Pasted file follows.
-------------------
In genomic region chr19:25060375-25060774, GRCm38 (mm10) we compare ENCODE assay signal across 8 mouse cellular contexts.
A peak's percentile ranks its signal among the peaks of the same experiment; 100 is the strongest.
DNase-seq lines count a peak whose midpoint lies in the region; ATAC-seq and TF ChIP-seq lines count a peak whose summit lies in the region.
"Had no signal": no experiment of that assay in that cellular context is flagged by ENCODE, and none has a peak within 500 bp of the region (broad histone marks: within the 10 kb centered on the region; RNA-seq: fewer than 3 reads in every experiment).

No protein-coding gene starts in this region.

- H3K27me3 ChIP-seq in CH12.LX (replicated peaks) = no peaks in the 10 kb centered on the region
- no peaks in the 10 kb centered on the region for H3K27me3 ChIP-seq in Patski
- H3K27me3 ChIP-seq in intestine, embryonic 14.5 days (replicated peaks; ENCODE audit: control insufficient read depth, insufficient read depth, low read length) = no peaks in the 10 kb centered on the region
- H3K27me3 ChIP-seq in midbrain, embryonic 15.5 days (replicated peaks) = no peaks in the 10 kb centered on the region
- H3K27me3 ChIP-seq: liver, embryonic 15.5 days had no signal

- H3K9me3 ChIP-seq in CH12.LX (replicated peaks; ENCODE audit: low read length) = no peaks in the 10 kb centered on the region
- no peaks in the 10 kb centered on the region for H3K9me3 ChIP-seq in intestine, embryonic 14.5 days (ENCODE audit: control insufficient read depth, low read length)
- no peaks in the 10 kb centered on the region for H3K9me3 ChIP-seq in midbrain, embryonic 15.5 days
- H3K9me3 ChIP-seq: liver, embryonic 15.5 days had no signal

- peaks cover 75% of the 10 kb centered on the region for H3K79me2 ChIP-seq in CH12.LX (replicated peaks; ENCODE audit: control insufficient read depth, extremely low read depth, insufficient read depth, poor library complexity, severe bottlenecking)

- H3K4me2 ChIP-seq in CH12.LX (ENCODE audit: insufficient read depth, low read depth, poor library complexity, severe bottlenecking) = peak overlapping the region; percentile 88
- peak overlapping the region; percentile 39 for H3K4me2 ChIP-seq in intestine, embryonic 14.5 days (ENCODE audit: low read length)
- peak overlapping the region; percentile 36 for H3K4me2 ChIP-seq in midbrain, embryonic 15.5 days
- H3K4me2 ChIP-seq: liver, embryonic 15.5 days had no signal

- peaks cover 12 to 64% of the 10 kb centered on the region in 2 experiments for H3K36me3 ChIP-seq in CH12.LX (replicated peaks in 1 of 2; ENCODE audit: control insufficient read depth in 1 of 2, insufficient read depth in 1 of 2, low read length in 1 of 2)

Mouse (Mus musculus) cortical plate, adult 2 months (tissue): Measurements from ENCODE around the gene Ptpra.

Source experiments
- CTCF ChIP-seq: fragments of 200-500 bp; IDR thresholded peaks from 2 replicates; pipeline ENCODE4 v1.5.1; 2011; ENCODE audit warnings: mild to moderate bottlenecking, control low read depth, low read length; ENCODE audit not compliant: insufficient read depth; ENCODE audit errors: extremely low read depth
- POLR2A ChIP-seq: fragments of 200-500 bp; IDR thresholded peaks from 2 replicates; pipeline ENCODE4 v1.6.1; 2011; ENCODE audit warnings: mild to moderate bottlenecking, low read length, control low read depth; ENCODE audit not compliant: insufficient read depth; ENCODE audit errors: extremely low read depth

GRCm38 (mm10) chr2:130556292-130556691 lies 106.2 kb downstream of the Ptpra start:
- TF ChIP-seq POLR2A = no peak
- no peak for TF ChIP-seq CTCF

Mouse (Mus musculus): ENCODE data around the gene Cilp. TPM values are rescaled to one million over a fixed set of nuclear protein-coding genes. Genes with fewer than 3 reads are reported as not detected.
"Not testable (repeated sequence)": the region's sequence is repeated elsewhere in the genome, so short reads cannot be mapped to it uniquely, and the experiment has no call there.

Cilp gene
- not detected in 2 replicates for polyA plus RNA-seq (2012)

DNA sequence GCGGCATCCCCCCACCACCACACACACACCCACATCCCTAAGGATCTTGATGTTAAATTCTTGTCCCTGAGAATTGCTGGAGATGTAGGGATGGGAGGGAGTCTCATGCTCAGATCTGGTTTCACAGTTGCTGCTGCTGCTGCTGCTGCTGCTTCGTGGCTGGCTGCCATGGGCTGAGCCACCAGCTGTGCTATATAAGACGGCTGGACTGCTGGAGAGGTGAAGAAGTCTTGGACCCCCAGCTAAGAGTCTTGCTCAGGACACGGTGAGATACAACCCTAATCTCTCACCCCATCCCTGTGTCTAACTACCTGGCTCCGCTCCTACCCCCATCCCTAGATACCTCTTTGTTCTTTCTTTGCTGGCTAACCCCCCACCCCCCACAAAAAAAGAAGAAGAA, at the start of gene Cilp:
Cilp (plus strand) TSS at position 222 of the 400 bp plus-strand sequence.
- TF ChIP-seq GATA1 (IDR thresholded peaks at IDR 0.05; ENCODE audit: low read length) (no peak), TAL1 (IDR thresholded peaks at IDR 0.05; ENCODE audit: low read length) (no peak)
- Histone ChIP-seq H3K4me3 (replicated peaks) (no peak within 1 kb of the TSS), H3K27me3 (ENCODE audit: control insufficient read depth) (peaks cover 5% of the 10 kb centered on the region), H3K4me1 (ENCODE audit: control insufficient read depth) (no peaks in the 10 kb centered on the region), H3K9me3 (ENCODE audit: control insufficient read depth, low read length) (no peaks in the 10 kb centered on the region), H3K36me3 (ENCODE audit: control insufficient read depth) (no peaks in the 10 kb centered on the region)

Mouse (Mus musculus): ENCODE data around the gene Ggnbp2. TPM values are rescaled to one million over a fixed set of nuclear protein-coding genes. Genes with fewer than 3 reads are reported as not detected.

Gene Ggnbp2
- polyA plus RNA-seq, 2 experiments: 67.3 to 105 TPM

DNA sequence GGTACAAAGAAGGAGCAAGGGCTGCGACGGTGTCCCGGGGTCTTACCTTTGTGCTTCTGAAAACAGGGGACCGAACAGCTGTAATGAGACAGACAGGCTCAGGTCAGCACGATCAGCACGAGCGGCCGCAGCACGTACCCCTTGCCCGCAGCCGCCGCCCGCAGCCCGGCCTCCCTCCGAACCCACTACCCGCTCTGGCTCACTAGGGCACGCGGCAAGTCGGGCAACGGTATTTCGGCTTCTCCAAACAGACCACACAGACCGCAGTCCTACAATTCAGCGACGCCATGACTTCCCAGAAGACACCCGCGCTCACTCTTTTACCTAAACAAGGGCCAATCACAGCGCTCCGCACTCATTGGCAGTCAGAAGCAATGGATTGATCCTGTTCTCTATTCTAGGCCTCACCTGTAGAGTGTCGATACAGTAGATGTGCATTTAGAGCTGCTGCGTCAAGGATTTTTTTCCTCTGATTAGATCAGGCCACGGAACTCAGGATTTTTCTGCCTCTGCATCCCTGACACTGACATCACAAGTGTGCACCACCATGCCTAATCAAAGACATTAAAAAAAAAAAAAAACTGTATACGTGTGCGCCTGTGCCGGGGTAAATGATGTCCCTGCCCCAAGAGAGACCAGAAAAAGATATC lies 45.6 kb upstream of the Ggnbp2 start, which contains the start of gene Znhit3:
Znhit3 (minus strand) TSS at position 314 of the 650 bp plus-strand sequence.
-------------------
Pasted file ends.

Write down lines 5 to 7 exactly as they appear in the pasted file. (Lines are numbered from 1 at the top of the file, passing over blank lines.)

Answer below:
No protein-coding gene starts in this region.

- H3K27me3 ChIP-seq in CH12.LX (replicated peaks) = no peaks in the 10 kb centered on the region
- no peaks in the 10 kb centered on the region for H3K27me3 ChIP-seq in Patski